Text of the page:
Monday, January 14, 2008

Milton Friedman and the Federal Reserve Bank

I will ask my business seminar course to read Milton Friedman's 1962 Capitalism and Freedom, which was re-published in a 2002 40th anniversary edition. I was just re-reading it and cannot praise it highly enough. On page 44 Friedman writes:

"It is instructive to compare experience as a whole before and after (the Fed's) establishment--say from just after the Civil War to 1914 and from 1914 to date,to take two periods of roughly equal length.

"The second period was clearly the more unstable economically, whether instability is measured by the fluctuations in the stock of money, in prices, or in outputs...(E)ven if the war and immediate postwar years are omitted, and we consider only the peacetime years from, say, 1920 through 1939 and 1947 to date, the result is the same. The stock of money, prices and output was decidedly more unstable after the establishment of the Reserve System than before...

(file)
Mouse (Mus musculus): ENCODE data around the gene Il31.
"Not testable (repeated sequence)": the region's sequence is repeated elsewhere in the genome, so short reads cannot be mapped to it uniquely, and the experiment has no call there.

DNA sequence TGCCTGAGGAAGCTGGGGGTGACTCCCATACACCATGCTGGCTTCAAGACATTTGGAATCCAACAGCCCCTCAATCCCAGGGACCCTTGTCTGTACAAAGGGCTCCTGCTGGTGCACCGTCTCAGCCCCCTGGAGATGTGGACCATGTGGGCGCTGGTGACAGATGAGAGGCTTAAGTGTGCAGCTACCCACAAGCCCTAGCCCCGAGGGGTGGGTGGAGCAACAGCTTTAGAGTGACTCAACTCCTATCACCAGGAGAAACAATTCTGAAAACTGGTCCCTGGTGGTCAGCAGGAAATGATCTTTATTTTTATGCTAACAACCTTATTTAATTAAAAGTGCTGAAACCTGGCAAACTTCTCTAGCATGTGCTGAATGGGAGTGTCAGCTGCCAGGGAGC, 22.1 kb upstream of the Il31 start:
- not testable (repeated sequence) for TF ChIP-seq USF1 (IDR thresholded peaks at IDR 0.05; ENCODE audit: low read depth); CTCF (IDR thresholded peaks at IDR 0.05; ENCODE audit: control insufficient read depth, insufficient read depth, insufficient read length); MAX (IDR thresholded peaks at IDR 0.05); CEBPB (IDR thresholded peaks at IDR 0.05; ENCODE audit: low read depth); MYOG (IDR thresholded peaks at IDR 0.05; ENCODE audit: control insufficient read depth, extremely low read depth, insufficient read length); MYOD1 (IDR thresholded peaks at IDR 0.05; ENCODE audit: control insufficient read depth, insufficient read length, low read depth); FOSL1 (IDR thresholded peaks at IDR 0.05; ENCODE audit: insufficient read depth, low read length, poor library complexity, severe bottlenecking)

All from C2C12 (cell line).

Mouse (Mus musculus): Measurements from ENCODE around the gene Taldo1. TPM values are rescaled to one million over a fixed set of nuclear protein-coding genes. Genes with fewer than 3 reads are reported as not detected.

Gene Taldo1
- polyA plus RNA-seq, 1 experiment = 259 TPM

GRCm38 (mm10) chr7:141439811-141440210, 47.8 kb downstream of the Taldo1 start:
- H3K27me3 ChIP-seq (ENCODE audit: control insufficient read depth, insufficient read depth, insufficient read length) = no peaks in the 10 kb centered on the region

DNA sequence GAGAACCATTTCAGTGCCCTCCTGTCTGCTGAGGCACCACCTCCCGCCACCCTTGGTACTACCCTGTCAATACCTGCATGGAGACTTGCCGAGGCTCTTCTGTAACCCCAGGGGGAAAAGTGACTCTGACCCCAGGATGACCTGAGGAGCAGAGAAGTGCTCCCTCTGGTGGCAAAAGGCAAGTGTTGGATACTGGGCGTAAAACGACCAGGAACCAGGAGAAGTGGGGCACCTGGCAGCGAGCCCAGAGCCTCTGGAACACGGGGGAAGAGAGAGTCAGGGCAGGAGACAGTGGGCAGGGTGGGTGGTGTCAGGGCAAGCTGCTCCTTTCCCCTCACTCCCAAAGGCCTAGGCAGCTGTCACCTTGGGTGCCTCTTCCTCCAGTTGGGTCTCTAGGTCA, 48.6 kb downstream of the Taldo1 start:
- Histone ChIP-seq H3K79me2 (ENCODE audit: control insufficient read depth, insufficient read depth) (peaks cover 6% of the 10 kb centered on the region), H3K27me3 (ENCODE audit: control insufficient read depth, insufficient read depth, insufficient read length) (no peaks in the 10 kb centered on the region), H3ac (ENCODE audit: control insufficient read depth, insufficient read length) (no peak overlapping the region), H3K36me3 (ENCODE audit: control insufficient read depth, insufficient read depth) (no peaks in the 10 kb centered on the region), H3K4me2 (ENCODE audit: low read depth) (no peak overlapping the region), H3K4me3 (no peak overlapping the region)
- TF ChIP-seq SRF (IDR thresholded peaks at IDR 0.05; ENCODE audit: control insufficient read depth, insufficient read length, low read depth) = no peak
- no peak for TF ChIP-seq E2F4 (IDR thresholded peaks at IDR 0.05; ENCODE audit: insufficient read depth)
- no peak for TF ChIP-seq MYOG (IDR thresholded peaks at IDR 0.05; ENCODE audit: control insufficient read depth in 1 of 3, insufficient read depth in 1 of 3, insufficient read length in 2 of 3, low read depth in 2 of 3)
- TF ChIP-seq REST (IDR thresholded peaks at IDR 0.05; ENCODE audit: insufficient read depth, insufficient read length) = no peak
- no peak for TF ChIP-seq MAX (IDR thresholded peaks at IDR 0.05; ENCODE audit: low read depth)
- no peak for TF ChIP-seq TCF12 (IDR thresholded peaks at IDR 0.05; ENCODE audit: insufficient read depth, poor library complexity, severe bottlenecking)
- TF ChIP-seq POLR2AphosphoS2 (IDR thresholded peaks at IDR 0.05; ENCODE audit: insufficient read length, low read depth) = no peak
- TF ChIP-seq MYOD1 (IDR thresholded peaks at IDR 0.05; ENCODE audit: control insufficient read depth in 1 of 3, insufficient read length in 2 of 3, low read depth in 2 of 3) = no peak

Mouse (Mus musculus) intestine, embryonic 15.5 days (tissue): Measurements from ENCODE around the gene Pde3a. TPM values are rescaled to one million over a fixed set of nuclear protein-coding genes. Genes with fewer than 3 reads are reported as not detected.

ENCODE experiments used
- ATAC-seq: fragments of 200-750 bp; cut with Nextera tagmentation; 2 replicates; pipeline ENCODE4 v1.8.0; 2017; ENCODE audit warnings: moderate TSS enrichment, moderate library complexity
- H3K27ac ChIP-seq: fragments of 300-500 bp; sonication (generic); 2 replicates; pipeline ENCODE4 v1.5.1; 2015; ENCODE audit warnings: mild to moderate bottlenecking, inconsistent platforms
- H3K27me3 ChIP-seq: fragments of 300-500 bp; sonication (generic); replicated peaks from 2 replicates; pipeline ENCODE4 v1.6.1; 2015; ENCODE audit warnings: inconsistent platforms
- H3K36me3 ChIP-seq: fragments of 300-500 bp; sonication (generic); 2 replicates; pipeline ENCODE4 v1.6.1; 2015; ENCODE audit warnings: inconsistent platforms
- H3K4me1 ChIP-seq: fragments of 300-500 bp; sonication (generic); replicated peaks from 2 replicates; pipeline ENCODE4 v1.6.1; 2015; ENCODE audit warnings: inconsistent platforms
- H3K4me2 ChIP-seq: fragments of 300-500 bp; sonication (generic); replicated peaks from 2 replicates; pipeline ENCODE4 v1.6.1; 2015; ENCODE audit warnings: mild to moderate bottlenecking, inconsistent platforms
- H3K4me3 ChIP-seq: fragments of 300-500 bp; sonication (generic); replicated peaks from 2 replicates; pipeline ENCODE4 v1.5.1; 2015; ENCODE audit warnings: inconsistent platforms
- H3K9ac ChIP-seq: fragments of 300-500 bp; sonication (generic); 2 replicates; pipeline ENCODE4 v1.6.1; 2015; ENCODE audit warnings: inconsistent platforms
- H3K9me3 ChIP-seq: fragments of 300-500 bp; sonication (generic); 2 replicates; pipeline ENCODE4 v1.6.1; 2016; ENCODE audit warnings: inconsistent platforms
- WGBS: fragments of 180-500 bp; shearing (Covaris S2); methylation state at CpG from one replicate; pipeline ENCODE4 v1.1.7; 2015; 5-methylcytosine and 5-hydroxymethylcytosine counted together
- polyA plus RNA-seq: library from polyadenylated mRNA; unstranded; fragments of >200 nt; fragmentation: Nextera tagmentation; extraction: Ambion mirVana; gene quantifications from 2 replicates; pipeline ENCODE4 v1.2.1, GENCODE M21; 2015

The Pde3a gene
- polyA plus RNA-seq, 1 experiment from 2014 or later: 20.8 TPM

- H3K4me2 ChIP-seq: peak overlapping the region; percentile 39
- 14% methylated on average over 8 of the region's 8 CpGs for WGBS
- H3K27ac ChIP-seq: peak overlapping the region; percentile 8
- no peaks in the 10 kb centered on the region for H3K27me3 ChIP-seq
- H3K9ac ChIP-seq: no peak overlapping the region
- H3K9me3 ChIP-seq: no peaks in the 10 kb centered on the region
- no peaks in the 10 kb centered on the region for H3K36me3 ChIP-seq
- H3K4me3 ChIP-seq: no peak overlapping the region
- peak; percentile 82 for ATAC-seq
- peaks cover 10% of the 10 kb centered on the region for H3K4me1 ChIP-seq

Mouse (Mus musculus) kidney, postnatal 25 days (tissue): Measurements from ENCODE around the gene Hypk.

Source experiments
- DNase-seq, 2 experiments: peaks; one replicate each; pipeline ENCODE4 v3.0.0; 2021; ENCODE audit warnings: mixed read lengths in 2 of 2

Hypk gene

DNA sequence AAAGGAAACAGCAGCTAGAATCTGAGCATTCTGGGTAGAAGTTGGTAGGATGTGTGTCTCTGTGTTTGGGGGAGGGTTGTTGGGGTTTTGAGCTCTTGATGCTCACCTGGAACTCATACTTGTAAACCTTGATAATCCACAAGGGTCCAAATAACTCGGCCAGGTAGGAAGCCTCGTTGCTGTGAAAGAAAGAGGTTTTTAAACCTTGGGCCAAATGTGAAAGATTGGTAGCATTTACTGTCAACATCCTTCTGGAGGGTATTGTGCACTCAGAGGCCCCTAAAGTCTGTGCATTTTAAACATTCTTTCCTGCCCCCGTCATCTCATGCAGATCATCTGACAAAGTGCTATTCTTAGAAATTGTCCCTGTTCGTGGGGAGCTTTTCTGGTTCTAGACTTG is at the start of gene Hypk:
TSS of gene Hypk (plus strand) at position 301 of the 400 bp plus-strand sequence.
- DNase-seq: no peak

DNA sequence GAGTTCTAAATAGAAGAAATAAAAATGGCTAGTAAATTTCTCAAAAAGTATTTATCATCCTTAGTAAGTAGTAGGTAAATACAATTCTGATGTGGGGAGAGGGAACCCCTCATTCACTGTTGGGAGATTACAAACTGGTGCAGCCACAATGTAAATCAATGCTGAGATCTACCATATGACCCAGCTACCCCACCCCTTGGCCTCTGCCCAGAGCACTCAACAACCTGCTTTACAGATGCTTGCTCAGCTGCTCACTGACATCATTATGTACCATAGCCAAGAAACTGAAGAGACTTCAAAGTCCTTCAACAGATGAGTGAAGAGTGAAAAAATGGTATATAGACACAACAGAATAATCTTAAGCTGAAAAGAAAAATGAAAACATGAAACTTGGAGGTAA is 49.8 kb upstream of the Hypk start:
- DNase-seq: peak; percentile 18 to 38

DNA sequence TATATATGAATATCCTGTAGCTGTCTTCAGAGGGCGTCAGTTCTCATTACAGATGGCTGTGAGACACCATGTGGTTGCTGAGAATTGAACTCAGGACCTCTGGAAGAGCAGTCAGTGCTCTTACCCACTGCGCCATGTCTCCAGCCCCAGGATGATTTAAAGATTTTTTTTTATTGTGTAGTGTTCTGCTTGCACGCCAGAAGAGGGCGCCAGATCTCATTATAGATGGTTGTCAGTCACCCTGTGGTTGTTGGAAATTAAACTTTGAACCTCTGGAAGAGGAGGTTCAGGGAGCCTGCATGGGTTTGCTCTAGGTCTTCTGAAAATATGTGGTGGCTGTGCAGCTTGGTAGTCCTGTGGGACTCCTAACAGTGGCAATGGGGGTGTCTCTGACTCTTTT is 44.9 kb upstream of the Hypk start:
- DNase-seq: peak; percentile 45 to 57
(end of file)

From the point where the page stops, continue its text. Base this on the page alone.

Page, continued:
"...the crude comparison should at least give the reader pause before he takes for granted, as is so often done, that an agency as long established, as powerful, as pervasive as the Federal Reserve System is performing a necessary and desirable fundtion and is contributing to the attainment of the objective for which it was established

Things have recently become worse than they've been in a long time. Perhaps it is time to abolish the Fed. Since the Democrats are asking for change, and an elimination of the Fed's disruptive inflationary cycles would certainly constitute change, this is the year to do it.

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